There are 15 Board members.
On the average, this means 2,200 decisions per Board member per year.
180 decisions per Board member per month.
Assuming a 40 hour week, 50 weeks per year, each Board member works 2,000 hours per year.
That’s 55 minutes per case.
If absences due to illness, training, conferences, or even coffee breaks are calculated, the time spent on each appeal is even less.
In such a system, it’s an open question whether justice, fairness, and due process for immigrants truly exists.
BIA Improvement . . . Or Not?
Juan Osuna, acting director of the immigration court system, proudly testified about the progress made by the BIA in recent years at a Senate Judiciary Committee two weeks ago.
He noted the number of appeals going to federal courts are now about ½ what were they were at the high-water mark in 2005.
As part of the Bush administration’s streamlining reforms for immigration courts, the BIA implemented an affirmance without opinion (AWO) policy shortly after he took office.
Under this approach, a single member of the BIA was allowed to affirm a decision of an immigration judge without opinion. One sentence. Nothing more.
Before streamlining, all appellate decisions required three Board members.
The policy was intended to apply only in a limited category of cases. Yet, by 2002, AWOs accounted for 36% of Board decisions, most of which denied appeals filed by immigrants.
Fighting to remain in the country, immigrants took their cases to the next level, federal appellate courts.
In 2002, immigration appeals were 8% of Ninth Circuit cases. Three years later, they constituted 48%.
Faced with the flood of new cases, federal judges lambasted the streamlining process. Their criticisms helped change how the BIA handles appeals.
At least in part.
Today most BIA decisions are longer than one sentence. Including long-winded opening recitals of case history, opinions are often 2-3 sentences . . . even when the issues appear to merit longer analysis.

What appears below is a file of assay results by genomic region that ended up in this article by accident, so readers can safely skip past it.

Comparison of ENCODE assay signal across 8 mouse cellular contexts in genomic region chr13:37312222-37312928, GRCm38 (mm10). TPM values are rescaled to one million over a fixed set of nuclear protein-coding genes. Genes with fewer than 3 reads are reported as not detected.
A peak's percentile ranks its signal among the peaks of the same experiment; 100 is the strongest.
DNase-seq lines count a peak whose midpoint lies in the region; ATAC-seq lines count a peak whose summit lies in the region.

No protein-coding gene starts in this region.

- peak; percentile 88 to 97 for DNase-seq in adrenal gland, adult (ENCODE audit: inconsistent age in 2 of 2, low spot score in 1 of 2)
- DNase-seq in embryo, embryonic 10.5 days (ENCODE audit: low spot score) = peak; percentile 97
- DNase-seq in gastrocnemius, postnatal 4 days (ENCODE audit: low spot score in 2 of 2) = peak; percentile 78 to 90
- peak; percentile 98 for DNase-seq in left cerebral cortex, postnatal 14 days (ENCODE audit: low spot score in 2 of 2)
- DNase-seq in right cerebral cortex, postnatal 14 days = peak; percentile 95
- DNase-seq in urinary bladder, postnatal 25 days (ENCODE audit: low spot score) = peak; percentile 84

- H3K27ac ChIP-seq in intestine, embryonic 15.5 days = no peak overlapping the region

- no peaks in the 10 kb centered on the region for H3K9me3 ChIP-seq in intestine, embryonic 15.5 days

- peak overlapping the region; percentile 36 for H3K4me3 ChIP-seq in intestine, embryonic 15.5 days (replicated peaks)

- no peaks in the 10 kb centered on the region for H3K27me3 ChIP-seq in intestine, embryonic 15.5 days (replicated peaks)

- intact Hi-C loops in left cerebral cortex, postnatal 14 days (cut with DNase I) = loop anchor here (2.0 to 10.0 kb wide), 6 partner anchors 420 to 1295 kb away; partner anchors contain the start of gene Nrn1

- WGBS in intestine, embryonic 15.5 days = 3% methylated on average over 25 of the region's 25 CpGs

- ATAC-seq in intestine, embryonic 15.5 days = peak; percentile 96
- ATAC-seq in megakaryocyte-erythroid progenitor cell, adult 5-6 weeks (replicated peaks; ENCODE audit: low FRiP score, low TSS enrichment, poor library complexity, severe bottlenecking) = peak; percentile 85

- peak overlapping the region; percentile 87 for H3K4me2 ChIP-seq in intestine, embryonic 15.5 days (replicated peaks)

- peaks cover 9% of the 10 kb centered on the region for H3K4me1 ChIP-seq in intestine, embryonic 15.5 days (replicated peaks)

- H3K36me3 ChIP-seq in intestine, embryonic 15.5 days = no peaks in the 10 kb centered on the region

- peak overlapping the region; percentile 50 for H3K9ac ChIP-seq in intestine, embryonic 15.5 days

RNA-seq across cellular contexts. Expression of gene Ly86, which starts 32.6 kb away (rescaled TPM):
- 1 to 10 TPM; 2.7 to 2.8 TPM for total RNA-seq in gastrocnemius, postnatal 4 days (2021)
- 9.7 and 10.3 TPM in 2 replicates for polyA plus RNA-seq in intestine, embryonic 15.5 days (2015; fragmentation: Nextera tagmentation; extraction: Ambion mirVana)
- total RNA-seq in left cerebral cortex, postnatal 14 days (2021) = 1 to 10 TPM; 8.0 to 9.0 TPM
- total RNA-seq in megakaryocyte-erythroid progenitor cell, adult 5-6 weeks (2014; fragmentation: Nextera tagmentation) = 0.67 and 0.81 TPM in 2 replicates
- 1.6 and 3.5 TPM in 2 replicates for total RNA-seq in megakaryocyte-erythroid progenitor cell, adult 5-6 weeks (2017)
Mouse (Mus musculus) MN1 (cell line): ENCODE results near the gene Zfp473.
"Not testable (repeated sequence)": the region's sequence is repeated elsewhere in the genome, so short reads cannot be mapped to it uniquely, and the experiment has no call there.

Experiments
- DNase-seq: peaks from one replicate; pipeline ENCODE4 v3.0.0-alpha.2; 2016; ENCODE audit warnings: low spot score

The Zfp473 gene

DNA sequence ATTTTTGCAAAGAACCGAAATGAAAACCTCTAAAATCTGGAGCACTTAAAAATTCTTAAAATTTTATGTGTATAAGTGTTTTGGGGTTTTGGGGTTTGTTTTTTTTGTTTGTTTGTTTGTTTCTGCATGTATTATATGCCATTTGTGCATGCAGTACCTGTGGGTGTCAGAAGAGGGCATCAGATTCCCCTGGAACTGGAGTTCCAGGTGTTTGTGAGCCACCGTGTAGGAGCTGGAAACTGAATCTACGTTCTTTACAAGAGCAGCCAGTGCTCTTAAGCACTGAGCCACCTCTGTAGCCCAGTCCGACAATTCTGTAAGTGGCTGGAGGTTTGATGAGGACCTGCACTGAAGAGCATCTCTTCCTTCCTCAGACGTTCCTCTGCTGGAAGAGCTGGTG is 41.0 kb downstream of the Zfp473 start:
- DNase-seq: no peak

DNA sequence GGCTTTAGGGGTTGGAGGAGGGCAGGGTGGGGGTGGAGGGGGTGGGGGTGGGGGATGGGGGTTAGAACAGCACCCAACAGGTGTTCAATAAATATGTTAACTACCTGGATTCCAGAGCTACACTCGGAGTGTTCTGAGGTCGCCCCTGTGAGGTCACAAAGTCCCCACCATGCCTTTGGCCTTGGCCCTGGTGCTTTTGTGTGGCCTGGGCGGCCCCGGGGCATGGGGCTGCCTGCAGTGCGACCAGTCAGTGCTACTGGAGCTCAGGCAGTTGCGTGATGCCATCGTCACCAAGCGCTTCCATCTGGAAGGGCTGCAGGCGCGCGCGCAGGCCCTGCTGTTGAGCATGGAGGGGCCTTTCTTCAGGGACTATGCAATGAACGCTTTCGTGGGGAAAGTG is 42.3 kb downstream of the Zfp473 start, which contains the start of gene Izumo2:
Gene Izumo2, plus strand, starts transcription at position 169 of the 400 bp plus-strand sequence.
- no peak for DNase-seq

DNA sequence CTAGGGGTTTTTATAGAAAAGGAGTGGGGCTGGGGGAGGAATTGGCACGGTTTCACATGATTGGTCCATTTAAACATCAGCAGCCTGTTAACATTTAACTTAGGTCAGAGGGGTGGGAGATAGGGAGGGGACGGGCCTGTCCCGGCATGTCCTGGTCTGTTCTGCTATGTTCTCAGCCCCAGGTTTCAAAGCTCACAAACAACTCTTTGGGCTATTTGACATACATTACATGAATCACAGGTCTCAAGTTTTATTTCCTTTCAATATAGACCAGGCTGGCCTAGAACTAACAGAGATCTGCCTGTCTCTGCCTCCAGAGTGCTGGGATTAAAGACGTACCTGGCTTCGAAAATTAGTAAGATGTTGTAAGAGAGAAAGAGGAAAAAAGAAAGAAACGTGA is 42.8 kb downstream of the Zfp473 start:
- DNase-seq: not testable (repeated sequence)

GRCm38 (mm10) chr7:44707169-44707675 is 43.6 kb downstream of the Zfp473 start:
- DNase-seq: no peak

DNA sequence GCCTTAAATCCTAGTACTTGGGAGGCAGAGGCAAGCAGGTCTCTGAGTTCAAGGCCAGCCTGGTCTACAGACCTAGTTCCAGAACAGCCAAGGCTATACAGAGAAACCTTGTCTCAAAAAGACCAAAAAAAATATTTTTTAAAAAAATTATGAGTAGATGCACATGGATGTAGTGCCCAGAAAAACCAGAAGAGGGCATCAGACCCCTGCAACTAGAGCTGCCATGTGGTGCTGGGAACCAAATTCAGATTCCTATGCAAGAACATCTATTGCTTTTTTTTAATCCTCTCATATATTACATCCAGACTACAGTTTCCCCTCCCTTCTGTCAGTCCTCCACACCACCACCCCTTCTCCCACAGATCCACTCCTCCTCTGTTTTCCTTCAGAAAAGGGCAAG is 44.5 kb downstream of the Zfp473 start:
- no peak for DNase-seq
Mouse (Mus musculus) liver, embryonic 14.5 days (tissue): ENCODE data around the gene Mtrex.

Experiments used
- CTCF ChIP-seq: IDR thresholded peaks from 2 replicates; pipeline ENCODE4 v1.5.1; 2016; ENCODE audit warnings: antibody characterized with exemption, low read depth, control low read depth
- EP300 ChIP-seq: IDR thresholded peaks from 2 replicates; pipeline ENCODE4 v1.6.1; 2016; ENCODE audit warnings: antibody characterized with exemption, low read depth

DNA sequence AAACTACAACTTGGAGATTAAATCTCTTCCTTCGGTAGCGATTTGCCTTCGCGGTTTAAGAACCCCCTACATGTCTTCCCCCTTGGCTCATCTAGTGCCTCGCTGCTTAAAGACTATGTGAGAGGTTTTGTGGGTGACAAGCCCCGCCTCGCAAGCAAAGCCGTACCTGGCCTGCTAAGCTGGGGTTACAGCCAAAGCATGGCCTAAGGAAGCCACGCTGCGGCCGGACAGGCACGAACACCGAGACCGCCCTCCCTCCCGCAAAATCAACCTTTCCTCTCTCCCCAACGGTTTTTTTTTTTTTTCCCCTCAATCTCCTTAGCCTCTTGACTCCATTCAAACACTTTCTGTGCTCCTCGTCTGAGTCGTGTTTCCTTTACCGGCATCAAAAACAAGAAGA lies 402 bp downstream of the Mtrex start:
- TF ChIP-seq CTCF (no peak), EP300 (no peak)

It’s the 55 minute rule.
The problem is no longer affirmances without opinion.
Now, it’s affirmances without thought.
The Legacy Of Streamlining
To be fair, labeling all BIA opinions as affirmances without thought is a bit exaggerated.
Some cases, after all, are easier than others. They take less time to handle. 55 minutes may be sufficient.
Still, many immigration appeals revolve around difficult issues. In these matters, Board members cannot read the court transcripts, study the pleadings, motions, and evidence filed by the parties, and research the legal and factual issues under dispute in such a short window.
The problem stems from the legacy of streamlining.
Although the BIA has reduced the number of AWOs, other aspects of streamlining remain in place.
Like the elimination of the Board’s authority to conduct de novo fact finding.
In its place, the BIA’s review of case facts and credibility determinations was changed to a “clearly erroneous” standard – a more stringent standard which hinders the Board’s ability not only to correct mistakes by immigration judges, but also to check against unwarranted disparities among judges in factually similar cases.
The full effect of this shift is not clear. Yet, there are some clues.
Prior to the 2002 changes, immigrants won 25% of their appeals with the BIA. Shortly after, the number of appeals granted dropped to 10%. The current figures are unknown.
In addition, two issues are conspicuously missing from the Department of Justice’s FY 2010 Statistical Year Book:
- How much time, on the average, does the BIA spend on appeals filed by the government vis-a-vis those filed by immigrants?
- How often, in terms of percentage, does the BIA grant appeals filed by the government vis-a-vis those filed by immigrants?
The BIA As Rubber-Stamp: Perception Or Reality?
For example, in Immigration Appeals: The Need To Reform BIA Procedures, I discussed the frustration of two colleagues who had presented the same issue in separate cases. At their hearings, the issue was interpreted in two different ways by two different judges from the same immigration court.
One judge noted the immigrant’s testimony about his relocation plans was not specific enough. The other held against the immigrant because his testimony about relocation was too specific.
Both filed appeals with the BIA.
Logically, there is a mid-point. Unfortunately, neither statute nor case law has shed much insight on the subject.
On appeal, rather than resolve the apparent contradiction, the BIA did not find either position “clearly erroneous.” It ignored the issue altogether in the first case. In the second matter, the Board minimized the issue, choosing to affirm the judge’s analysis without opinion, and likely without deep thought.
Both immigrants lost their appeal.
In the view of many Riverside immigration attorneys, this type of outcome is not unusual.
The BIA’s penchant for truncated decisions, regardless of case complexity, fuels a perception that the Board operates as a rubber stamp for immigration judges.
It’s hard to disagree when the judges are on a 55 minute time clock.